* Question: Why did Epstein, a high-profile inmate who had incriminating knowledge of extremely powerful business and government figures, have a cellmate?

* Fact: Although there has been no record of the thinking behind it, prison officials decided Epstein’s claim of assault was false and put him on suicide watch.

* Fact:  Six days after being placed on suicide watch, Epstein was returned to the general population. According to Dr. Ziv Cohen, a psychiatrist who evaluates inmates at the Metropolitan Correctional Center where Epstein was being held, “Any case where someone had a proven or suspected serious suicide attempt, that would be unusual to within two to three weeks take them off suicide watch.”

* Fact:  According to the medical examiner’s report, Epstein had several broken bones in his neck, including the hyoid bone – which is far more commonly broken in cases of strangulation than in hangings. And Epstein’s eyes were bulging, which is also more typical of strangulation.

* Fact: The day before his alleged suicide, Epstein’s cellmate was moved to another facility, leaving Epstein alone in his cell.

* Fact: Two guards had been assigned to check on Epstein every 30 minutes. According to prison officials, they stopped doing this around 3:30 am on Saturday, and they didn’t return to his cell until 6:30 am – when they “discovered” his corpse. (Although they allegedly made log entries lying about having routinely visited him.) Per the official party line, they had both fallen asleep… for about three hours.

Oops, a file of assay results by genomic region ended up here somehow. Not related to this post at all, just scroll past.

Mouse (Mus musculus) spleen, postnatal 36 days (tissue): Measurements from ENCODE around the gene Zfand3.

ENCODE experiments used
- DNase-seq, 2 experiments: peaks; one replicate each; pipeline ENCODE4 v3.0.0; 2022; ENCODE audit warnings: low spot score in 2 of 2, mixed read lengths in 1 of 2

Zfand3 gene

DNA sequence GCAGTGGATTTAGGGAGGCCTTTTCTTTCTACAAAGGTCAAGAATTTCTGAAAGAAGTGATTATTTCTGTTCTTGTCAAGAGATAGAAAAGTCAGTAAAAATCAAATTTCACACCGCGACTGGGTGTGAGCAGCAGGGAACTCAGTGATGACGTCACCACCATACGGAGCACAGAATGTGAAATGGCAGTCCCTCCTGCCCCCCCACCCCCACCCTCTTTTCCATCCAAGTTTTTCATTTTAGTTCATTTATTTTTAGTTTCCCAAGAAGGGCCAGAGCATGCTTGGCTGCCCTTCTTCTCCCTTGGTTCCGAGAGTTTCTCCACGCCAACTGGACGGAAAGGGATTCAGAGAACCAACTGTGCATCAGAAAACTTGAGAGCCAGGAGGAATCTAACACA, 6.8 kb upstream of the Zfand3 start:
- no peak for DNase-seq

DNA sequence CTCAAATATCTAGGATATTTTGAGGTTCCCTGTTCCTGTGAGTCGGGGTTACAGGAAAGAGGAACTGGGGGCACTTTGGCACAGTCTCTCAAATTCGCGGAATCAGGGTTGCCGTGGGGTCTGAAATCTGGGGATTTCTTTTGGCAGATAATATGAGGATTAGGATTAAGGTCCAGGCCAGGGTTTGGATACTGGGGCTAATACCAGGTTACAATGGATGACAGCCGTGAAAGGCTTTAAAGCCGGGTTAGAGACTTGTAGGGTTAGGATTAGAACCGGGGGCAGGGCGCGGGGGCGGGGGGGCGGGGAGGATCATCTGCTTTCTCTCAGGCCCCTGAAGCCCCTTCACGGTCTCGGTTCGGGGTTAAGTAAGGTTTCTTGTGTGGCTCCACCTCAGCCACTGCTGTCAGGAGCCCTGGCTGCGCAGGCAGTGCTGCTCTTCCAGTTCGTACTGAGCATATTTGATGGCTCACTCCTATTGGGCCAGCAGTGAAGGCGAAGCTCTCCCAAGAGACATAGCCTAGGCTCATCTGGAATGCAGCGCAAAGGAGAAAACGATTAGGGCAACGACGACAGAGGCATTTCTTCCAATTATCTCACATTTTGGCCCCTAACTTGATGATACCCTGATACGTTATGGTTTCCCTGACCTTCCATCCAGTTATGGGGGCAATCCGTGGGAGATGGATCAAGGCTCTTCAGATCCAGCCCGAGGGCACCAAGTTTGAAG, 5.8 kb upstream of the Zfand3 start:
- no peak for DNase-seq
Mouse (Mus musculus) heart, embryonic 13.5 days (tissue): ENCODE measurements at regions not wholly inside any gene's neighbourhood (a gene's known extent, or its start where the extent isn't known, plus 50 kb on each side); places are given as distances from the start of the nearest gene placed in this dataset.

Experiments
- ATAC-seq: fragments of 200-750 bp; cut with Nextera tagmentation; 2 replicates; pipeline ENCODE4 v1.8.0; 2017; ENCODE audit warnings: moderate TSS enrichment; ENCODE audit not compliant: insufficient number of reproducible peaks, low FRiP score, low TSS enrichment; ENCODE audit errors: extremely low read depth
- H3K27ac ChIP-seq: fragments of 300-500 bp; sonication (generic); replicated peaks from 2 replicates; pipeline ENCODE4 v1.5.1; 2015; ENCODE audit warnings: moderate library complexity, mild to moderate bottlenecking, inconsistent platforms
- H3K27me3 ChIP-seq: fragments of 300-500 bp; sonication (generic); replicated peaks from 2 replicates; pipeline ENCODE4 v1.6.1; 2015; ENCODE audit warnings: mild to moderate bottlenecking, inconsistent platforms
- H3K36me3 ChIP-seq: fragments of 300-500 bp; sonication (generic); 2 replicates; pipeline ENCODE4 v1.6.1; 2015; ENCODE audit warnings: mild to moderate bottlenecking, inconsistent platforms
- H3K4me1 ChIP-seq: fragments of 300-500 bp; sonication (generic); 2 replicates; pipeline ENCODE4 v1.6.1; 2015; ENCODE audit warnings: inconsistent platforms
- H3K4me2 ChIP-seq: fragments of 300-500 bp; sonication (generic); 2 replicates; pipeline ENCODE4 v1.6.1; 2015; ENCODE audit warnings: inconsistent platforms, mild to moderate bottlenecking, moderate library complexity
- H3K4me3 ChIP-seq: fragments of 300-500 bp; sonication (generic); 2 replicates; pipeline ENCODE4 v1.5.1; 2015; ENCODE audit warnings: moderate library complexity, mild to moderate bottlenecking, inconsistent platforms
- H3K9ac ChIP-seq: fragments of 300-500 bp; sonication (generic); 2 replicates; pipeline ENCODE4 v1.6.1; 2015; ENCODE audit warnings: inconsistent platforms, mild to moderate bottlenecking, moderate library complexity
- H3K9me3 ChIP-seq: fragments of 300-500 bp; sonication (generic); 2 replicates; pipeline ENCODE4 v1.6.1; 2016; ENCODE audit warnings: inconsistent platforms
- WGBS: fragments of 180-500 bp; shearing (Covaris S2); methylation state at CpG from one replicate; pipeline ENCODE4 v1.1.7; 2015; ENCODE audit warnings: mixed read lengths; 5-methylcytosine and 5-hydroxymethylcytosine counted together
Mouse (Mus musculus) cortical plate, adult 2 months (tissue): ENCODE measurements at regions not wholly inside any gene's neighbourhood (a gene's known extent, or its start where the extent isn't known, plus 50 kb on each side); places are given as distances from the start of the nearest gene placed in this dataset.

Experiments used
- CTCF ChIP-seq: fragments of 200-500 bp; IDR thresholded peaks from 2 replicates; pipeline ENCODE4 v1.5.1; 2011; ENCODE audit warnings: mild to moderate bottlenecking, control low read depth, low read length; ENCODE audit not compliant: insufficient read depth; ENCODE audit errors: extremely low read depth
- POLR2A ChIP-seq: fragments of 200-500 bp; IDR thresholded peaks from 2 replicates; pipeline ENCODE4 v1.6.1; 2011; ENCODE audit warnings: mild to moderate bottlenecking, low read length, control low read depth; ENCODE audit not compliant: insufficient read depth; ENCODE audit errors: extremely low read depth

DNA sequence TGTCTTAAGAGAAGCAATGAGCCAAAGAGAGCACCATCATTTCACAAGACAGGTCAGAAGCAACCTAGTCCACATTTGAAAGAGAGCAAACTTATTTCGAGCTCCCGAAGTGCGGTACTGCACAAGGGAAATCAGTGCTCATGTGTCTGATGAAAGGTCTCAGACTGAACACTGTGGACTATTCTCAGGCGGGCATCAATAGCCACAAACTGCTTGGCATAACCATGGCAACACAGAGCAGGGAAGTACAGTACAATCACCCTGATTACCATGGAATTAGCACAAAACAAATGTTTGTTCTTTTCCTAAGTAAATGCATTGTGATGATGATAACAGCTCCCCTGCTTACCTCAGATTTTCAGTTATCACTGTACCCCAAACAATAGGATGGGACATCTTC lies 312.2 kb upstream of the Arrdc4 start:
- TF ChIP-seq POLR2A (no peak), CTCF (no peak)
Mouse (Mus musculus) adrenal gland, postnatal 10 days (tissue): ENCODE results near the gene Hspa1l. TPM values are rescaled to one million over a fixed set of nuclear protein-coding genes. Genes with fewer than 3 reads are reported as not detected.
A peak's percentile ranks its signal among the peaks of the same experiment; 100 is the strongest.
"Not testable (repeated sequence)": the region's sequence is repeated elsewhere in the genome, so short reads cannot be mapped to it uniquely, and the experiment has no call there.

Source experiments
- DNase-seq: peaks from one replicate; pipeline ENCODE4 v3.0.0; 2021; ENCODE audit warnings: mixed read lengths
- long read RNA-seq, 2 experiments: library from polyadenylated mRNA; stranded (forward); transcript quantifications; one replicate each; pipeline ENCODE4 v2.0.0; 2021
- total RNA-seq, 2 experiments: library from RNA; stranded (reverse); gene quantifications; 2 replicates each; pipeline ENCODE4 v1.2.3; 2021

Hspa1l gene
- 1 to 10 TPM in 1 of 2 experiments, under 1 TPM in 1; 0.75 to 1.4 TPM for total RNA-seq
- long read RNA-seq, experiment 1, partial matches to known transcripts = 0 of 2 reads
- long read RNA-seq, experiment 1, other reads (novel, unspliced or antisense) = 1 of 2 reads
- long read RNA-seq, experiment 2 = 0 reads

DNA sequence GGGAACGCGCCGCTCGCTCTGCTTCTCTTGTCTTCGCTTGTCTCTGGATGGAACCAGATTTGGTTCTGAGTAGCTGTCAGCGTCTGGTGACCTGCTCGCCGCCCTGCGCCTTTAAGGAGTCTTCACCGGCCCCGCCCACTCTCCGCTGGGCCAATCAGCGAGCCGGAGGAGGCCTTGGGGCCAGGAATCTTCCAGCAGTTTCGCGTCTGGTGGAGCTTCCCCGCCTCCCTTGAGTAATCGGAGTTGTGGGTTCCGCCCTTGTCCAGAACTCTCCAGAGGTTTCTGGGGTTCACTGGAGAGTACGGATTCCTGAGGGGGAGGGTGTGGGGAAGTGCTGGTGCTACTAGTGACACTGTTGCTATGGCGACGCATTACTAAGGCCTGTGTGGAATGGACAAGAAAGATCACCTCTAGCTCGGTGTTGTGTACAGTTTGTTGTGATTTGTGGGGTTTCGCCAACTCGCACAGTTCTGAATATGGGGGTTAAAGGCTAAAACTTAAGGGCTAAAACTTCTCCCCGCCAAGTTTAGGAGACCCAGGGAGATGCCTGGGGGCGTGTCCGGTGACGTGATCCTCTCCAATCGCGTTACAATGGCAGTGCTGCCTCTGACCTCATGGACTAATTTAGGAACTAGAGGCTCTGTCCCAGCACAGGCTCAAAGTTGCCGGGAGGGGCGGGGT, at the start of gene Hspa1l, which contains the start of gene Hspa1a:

* Fact: At first it was said that the cellblock’s cameras had malfunctioned, meaning there was no video of Epstein’s possible suicide. Later it was said there was video, but nothing was divulged about what the video did or didn’t show. It’s hard to know what to believe when the stories keep changing so quickly.

Jim Goad reported most of these facts in an article in Taki’s Magazine titled “We Are All Conspiracy Theorists Now. “He concluded:

“What we are commanded to believe – lest we be labeled paranoid conspiracy theorists and therefore domestic-terrorists-in-waiting – is that an absurdly wealthy convicted pedophile with a known penchant for wining and dining the rich and powerful at sex parties where every single move was videotaped and stored for blackmail purposes was allowed to kill himself less than three weeks after a previous alleged suicide attempt because he was taken off suicide watch with no explanation and left alone in his cell at a time when the cameras stopped working and the guards – both of them – conveniently fell asleep. And all this happened at a jail where there hadn’t been a suicide in over 40 years.”

What do you think?